My dream dog park


Some dog trainers don’t like dog parks like I do. They can be a great place for dogs to socialize and get some exercise. Of course, they aren’t right for every dog - owners of dogs who are aggressive toward other dogs, afraid, or just bored at dog parks should find other activities. 

 But let’s assume for a minute that your dog is a good candidate for a good dog park. So what makes a “good” dog park?

Here’s my idea of a dream park: 


Honestly, I’m less worried about the park itself than I am other things (see below). But since I’m on the subject, I’d love to see: 

  • Space - the more, the better. Allowing dogs space to get away from the crowd is important.

  • Separated small and large dog sides - I hope to never witness another large dog attack a small dog again (the small dog lived for a week after emergency surgery, but ultimately succumbed to the injuries).

  • Fresh water. It’s really a requirement in my opinion.

  • Poop bags - we could bring our own of course, but it’s nice to have them there already.

  • Benches in the shade - generally speaking, I don’t use them. I’m usually on my feet watching my dogs closely. But there are days we could all use a break and people who have trouble standing should have a comfortable and safe place to use while watching their dog.


But what I really want in a dog park is good people. For this purpose I’ll define “good people” this way...

  • Attentive. Not just chatting with one another or looking at their phones. They are watching to make sure their dog is having fun and not harassing other dogs. And of course, they usually notice and clean up after their dog.

  • Friendly and relaxed. We are all there for the same thing - to give our dog a chance to play.

  • Educated about dogs. I know, everyone thinks they are a dog expert. But there’s a lot of inaccurate information out there that I hear (or see) far too often. Like...

    • “Humping is dominance.” Nope, humping is normal play. I only intervene when the owner of the other dog is bothered OR if I see my dog ignoring the other dog’s clear signals to knock it off. Otherwise, I let him hump and be humped as long as they’d like.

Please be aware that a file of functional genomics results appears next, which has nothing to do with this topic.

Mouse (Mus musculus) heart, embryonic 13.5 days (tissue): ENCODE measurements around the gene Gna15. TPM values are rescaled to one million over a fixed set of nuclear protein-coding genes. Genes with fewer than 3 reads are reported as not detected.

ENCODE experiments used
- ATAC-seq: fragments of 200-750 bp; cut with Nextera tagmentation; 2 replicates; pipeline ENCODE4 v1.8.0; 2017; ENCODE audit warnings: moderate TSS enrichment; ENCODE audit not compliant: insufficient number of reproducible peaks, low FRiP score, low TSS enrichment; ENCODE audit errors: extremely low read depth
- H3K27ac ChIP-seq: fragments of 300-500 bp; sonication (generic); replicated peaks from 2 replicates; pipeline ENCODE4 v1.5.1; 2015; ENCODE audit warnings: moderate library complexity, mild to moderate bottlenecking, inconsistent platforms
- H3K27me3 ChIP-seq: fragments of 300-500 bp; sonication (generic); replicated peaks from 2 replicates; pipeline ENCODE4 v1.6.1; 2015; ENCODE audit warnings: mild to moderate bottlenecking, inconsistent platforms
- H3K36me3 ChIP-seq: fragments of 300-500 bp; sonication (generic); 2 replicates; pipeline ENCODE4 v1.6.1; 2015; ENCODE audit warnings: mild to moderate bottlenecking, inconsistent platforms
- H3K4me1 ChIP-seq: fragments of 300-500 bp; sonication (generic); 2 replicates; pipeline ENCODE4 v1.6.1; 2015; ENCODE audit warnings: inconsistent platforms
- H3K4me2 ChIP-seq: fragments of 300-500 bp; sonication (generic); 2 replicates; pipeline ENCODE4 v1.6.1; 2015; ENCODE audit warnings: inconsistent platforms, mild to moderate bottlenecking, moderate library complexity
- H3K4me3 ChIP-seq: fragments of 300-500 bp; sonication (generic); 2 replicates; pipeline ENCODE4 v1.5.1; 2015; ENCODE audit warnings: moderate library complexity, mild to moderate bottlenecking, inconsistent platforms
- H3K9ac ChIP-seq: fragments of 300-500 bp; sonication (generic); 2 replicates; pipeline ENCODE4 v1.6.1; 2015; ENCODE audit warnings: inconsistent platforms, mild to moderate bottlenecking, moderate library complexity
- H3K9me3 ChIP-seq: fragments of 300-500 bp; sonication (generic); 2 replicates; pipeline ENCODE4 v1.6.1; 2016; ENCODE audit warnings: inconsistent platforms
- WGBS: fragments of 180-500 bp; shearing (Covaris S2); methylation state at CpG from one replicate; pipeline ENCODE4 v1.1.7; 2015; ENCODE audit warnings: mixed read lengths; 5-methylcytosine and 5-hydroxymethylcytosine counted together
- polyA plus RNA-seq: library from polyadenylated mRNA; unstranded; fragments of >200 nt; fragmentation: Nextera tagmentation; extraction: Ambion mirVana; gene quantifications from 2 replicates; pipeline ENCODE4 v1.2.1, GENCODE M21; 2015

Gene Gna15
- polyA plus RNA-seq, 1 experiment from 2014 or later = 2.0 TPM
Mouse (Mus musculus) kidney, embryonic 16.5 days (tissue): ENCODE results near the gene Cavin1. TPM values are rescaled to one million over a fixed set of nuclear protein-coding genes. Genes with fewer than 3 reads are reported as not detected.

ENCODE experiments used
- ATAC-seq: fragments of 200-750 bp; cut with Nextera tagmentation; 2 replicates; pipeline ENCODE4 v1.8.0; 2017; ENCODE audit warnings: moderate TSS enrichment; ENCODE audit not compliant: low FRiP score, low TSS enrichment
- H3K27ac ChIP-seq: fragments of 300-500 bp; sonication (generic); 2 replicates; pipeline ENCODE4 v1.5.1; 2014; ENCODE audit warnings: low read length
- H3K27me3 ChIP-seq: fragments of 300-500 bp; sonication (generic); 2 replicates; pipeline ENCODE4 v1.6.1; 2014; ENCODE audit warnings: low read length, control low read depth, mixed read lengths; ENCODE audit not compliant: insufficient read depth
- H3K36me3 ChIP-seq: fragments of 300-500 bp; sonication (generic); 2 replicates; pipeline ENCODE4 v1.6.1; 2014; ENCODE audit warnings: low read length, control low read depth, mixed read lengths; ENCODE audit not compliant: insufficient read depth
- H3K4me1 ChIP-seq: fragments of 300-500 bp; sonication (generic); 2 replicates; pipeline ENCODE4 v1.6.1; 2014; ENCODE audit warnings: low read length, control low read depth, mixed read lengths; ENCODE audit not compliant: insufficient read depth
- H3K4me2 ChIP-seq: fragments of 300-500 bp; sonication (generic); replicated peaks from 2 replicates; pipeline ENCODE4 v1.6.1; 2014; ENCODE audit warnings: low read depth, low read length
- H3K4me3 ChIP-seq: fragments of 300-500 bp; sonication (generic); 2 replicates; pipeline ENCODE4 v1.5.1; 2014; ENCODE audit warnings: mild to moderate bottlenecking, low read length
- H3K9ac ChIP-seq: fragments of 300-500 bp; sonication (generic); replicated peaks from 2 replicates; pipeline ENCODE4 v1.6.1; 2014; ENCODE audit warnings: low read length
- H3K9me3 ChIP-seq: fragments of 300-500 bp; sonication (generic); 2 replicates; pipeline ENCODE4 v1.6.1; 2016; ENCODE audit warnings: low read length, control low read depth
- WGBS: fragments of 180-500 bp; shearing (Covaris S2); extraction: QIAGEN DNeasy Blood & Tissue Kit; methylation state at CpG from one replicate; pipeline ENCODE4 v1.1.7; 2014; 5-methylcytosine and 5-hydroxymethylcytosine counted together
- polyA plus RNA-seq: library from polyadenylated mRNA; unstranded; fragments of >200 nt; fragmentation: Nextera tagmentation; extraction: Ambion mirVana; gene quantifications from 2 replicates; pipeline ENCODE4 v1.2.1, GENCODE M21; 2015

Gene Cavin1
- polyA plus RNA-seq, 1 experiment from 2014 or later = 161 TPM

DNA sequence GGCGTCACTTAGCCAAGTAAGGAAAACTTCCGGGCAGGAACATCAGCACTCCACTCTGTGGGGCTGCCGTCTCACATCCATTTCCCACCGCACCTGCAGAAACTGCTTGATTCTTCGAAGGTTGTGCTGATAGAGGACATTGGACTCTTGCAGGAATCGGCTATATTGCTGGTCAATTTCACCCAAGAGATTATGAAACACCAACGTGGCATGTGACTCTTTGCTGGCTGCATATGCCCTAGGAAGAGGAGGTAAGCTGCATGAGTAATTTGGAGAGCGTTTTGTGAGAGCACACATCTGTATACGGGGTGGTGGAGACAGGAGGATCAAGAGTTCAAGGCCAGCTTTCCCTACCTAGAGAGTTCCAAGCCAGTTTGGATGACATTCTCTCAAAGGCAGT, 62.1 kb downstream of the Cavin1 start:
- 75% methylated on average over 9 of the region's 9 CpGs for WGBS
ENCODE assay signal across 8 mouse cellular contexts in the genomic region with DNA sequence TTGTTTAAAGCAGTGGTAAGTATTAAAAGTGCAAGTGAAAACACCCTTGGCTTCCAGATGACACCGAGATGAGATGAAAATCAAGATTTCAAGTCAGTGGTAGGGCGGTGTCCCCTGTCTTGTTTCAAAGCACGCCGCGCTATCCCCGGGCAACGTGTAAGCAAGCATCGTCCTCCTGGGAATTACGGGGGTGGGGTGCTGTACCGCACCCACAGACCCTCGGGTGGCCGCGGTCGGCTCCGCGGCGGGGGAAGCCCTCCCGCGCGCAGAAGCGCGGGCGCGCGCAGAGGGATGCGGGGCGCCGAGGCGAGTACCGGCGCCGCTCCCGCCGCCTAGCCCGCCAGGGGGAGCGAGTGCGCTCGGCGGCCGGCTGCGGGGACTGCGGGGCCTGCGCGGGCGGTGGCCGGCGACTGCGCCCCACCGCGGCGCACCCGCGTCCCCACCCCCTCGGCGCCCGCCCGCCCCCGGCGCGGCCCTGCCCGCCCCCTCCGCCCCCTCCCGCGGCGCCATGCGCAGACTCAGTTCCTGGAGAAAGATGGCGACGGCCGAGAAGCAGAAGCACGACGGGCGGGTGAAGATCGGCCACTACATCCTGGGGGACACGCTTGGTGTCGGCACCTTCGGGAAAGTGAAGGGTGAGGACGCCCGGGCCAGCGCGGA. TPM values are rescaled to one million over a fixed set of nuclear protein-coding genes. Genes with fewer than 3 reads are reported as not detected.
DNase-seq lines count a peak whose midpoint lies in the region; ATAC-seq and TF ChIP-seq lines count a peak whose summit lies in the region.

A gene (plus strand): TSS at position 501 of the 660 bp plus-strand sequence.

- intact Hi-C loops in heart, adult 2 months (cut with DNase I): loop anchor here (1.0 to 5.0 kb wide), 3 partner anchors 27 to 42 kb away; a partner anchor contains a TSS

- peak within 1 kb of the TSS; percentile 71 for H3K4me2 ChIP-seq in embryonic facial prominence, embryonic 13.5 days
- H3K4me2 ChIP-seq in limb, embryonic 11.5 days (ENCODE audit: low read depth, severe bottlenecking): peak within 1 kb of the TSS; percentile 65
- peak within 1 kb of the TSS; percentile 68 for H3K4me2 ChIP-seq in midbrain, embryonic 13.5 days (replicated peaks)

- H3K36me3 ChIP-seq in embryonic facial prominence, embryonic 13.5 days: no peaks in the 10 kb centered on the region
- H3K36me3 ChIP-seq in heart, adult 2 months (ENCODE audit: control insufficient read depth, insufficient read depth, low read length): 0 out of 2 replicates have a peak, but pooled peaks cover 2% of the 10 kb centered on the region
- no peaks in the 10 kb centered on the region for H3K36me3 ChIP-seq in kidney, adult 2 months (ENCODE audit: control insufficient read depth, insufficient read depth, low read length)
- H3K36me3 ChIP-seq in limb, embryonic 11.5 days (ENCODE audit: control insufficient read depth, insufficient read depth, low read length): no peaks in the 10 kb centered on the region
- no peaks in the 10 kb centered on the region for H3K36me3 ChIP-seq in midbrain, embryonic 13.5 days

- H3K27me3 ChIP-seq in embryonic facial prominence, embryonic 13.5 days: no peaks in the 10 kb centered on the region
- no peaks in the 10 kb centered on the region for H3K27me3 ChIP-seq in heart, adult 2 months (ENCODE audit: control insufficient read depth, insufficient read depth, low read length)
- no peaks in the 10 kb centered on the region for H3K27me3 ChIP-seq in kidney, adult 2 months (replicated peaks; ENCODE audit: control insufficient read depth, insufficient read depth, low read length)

• “Dogs shouldn’t argue” People argue sometimes. Dogs do too. Sometimes arguments between dogs are noisy with flashes of teeth and it sets people off. But if they aren’t landing blows, I let them work it out. Most “fights” are non-injurious spats that resolve quickly on their own.

    • “Dogs who (insert any behavior) are trying to dominate you.” Dogs aren’t trying to dominate you. Ever. It’s just not how they work. Dogs think “this works, that doesn’t” and “this is safe, that isn’t.” But they are never thinking, “I’m going to take over as the leader in our house.”

    • ”You have to be the leader.” Dogs don’t need you to “lead” them. No, we need to train them and make sure they feel safe. We do not need to “alpha roll” or otherwise restrain scared dogs (heartbreaking and likely to increase fear-related behavior problems). The number of times I see people yelling at their dogs, or grabbing their muzzles to hold their mouths closed, or pushing them down to “submit” for doing something very normal is stunning. I’m always surprised they don’t get bitten (and honestly, I wouldn’t blame their dogs if they did bite).

    • Finally, no one would use prong, shock, or choke collars. These are tied to increased aggressive behaviors and are 100% unnecessary if you have the right trainer. At the VERY least, these should be removed before coming into the park. Prong collars are dangerous to the dog wearing it and to dogs playing with them (who can get get their mouth or leg caught in the collar with disastrous results). Many dog parks around the country prohibit them and I wish ours did.

 Fortunately, I have two different dog parks near me filled with good people. Still, I see the things above sometimes.

The answer is ongoing education. 

What did I miss? What would you like to see in a dog park?